You’ll want these records in your collection…
In this fast-paced musical landscape, where it’s so easy to simply put a playlist on shuffle, nothing compares to putting a record on, sitting back and enjoying all it has to offer in full (or at least until you have get up again to flip it over).
Every week, NME will round up the best vinyl releases available to buy or pre-order. Check out the best from this week below.
Ariana Grande – ‘thank u, next’
When Ariana Grande followed up her stunning 2018 album ‘Sweetener’ with ‘thank u, next’ earlier this year, we at the time called it a “bold” release that “deals with trauma and tragedy” and was a “ tribute to resilience and finding strength in the darkest of moments… providing a guide to how to keep on keeping on even when it feels like whatever you do is going to end in devastation.” It’s been hard to ignore the record this year, but if you’re not heard it already, then it’s definitely not the kind of album that you want to be sleeping on.
The Raconteurs – ‘Help Us Stranger’
The Raconteurs haven’t released an album since 2008’s ‘Consolers of the Lonely’, but early indicators are that the return of Jack White and band is going to be worth the wait. Well, just take it from the band themselves, who recently declared that they had “just finished making the rock & roll album you’ve been waiting for.” After reconvening in Nashville, a press release promises that the LP will see the band “bonding prodigious riffs, blues power, sinewy psychedelia, Detroit funk, and Nashville soul”. ‘Help Us Stranger’ will drop on 21 June.
Hayden Thorpe – ‘Diviner’
When Wild Beasts called it a day in 2017, a statement from the band read: “Our hearts and minds have been devoted to the band since we were teenagers… We’re care takers to something precious and don’t want to have it diminish as we move forward in our lives.” Frontman Hayden Thorpe has now re-emerged with his solo debut ‘Diviner’, scheduled for a 24 May release, and just like he did with Wild Beasts, Thorpe will be putting everything into his new venture: “I often think musicians are kind of like tennis players, in that they become so hyper-specialised at that one very specific thing, they’re actually ultimately very useless at other ways of being,” he recently told us. “Once you’re used to crafting beauty and the cadence of your life is towards trying to create beauty, that becomes the compulsion, and nothing else matches that. That is everything.”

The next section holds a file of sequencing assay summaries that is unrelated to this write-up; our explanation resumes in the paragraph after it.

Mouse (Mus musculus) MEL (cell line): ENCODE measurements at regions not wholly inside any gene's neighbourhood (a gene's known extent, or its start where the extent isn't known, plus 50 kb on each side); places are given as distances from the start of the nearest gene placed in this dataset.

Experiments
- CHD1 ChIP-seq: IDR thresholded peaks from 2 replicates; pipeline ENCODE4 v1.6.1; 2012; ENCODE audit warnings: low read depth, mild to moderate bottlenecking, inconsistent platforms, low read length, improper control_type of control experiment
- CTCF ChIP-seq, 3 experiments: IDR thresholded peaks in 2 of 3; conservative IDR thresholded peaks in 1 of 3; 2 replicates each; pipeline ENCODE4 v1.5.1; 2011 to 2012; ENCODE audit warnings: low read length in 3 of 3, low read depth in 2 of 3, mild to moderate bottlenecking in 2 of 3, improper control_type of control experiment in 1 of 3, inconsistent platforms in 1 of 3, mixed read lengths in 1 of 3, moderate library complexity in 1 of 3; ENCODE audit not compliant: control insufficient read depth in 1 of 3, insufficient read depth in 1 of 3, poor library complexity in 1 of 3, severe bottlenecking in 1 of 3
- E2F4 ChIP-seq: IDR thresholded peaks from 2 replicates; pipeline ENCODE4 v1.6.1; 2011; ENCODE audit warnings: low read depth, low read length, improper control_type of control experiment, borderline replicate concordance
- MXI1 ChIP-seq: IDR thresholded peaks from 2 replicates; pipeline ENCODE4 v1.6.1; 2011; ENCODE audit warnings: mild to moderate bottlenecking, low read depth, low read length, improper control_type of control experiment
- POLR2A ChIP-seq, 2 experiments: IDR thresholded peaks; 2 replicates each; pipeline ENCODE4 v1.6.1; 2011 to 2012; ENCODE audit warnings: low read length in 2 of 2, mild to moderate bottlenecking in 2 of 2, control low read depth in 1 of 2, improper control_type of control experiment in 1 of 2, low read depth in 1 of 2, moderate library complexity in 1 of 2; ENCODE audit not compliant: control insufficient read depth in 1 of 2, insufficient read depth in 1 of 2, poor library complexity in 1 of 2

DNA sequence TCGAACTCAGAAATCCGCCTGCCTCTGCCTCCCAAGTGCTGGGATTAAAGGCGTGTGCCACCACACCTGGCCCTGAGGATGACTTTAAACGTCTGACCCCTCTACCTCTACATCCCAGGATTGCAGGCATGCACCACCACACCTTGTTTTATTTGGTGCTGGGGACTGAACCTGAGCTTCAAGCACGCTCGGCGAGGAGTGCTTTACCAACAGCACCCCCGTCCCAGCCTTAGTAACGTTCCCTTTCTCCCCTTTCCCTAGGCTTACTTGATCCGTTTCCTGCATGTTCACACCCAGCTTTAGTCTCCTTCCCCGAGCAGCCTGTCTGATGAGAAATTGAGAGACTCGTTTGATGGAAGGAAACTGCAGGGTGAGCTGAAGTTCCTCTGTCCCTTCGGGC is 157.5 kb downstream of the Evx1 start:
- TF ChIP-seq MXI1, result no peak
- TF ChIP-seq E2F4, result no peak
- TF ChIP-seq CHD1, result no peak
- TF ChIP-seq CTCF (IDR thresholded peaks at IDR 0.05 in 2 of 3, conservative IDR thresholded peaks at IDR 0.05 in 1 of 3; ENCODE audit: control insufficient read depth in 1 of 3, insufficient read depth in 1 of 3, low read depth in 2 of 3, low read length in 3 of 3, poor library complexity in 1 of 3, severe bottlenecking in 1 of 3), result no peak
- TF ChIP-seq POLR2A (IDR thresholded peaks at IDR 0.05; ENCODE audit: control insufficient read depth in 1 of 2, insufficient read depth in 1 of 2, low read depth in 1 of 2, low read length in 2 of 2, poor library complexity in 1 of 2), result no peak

Amyl and the Sniffers – ‘Amyl and the Sniffers’
When ramshackle Melbourne outfit Amyl and the Sniffers, led by iconoclastic singer Amy Taylor, featured in NME 100, our essential new artists for 2019 earlier this year, we said that they were “ushering a new age of bristling garage-punk”. After writing, recording and releasing their ‘Giddy Up’ EP in just 12 hours, they’re spent a bit more time on their first full-length, now preparing their self-titled debut album for release on 24 May via Rough Trade Records. The resulting 11-track LP, which features raucous lead single ‘Monsoon Rock’, looks to be an thoroughly enjoyably, chaotic affair.
Jesca Hoop – ‘STONECHILD’